If you have questions about what to eat before ultrasound or any other prenatal care, call Baby Dimensions. We offer the best 3D ultrasound in Atlanta.

Rules for preparing a child for an ultrasound of the abdominal cavity, preparation for an ultrasound of a baby and children under one year old, norms and interpretation of ultrasound

Ultrasound (ultrasound examination) - medical examination of human organs, which is performed using a special sensor. This device emits high-frequency sound waves, which are then reflected from the examined tissues of the patient. The result of such a study is projected directly onto the doctor's monitor.

This is one of the most modern and painless types of examination. It is completely safe for patients of any age and gender, as well as for the fetus developing in the womb of a pregnant woman.

At the same time, this is one of the most accurate analyzes that allows you to examine the structure of internal organs, identify the presence of pathologies, diseases or neoplasms.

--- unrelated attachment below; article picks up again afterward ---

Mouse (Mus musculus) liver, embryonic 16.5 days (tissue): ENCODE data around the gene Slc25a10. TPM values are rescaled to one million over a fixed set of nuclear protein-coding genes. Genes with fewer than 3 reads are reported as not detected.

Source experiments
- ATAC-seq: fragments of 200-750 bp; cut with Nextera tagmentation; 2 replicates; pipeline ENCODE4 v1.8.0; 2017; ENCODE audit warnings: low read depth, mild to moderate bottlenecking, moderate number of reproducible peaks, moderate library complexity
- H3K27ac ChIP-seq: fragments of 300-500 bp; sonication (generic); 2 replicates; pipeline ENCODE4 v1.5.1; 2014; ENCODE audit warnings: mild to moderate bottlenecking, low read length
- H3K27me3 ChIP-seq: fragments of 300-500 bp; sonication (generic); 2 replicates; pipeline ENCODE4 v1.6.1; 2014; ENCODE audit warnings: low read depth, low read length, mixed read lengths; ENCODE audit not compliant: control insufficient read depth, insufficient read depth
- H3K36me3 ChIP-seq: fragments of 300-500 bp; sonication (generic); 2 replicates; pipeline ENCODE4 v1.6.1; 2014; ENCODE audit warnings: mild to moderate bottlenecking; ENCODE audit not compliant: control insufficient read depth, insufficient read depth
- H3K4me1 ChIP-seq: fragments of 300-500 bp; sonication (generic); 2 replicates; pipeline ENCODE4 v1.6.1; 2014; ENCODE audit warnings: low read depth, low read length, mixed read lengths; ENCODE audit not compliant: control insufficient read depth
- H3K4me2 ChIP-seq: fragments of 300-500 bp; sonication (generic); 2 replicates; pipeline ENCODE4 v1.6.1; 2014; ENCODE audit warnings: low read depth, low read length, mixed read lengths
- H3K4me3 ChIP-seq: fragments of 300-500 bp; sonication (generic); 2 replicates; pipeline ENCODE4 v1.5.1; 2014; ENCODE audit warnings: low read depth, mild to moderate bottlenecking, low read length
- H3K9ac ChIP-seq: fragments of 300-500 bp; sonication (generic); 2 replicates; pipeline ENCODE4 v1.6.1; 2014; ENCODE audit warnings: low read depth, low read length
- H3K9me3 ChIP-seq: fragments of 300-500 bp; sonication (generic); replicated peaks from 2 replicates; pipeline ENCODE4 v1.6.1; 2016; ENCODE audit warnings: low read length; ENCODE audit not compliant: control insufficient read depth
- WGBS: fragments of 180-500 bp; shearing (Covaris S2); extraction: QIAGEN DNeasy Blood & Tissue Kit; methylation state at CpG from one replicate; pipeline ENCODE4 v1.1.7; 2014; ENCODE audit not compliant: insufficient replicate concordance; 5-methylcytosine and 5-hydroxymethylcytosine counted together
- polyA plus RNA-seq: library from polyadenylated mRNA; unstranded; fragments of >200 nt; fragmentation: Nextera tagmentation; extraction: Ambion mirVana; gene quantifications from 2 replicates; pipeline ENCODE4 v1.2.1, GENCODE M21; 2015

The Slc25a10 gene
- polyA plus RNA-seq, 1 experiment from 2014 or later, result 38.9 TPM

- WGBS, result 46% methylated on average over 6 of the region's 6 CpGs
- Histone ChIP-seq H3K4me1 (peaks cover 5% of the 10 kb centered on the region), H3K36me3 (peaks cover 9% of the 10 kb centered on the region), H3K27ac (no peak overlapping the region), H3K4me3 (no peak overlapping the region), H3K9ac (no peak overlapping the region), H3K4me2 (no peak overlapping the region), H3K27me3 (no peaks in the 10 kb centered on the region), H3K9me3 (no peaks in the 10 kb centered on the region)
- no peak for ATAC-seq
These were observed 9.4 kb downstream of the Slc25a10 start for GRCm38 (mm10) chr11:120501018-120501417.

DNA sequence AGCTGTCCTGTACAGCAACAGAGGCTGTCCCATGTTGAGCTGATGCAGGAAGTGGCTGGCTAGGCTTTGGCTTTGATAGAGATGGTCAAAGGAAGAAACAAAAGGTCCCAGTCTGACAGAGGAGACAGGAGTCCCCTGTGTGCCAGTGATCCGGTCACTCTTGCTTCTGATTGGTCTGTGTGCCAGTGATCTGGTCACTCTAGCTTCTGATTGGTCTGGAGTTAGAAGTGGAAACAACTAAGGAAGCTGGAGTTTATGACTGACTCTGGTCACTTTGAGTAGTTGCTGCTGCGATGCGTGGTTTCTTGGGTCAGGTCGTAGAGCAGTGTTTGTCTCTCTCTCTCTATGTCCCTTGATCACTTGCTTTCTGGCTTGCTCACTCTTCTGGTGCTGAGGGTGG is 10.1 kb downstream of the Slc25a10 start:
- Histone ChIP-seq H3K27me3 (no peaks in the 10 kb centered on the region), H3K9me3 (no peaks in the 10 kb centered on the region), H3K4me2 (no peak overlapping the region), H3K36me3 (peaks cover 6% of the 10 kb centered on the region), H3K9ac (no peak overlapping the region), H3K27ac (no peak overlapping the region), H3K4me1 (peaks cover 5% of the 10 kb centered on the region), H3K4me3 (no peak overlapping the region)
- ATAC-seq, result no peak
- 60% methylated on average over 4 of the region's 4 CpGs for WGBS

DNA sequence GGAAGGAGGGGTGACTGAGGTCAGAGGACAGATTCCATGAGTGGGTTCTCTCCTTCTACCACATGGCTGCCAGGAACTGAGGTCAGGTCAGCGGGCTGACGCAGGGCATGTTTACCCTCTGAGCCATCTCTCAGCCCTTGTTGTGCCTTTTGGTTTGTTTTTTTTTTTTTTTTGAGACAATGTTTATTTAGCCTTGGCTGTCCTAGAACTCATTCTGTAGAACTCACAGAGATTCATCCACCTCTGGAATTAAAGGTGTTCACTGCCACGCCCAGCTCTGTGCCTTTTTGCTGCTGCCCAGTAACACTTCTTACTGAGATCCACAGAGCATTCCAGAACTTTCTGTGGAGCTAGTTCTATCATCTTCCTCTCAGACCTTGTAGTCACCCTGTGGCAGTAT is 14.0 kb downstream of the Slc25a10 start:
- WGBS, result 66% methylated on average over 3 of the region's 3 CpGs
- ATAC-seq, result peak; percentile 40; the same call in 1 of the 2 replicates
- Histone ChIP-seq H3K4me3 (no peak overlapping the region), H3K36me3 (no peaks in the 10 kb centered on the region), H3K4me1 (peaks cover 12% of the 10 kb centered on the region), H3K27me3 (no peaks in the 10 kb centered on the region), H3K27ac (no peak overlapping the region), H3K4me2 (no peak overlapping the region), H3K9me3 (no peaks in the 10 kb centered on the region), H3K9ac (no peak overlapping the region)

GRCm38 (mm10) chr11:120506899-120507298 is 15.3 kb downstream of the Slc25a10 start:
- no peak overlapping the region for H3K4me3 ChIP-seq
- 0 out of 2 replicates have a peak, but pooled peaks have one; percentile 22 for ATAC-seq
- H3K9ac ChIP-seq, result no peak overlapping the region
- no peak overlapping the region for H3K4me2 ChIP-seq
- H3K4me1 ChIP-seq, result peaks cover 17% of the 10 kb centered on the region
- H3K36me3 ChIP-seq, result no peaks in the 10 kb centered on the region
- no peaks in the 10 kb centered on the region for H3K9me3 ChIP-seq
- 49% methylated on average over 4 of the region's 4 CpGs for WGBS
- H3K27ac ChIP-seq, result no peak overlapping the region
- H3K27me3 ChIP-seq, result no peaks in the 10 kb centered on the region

What diseases are detected during ultrasound in children?

Ultrasound examination of the abdominal cavity can be prescribed to a child both for preventive purposes (at the age of 1–1.5 months) and for the diagnosis of diseases or abnormalities.

It is necessary to undergo such an examination if the child:

  • Developmental pathologies detected
  • There are complaints of pain in the back, side or abdomen
  • Yellowing of the whites of the eyes, skin
  • Excessive gas, bloating present
  • Pain of undetermined nature on palpation
  • The child has a frequent violation of the stool
  • Weight changes
  • Problems associated with heaviness in the abdomen, nausea and bitterness in the mouth

Ultrasound can detect diseases such as:

  • Reactive pancreatitis of the pancreas
  • Internal bleeding
  • Mononucleosis is a viral disease affecting the liver, spleen and other organs
  • Blood diseases
  • Cysts and other neoplasms
  • Abscess of organs - an inflammatory process, which is accompanied by the accumulation of purulent masses
  • Infestation
  • Dropsy - characterized by accumulation of fluid in the organs
  • Urolithiasis
  • Pyelonephritis - inflammation concentrated in the kidneys

Ultrasound of the abdominal cavity of the baby: is preparation necessary?

For an abdominal ultrasound, children under 1 year of age require simple preparation. It consists in fasting some time before the procedure: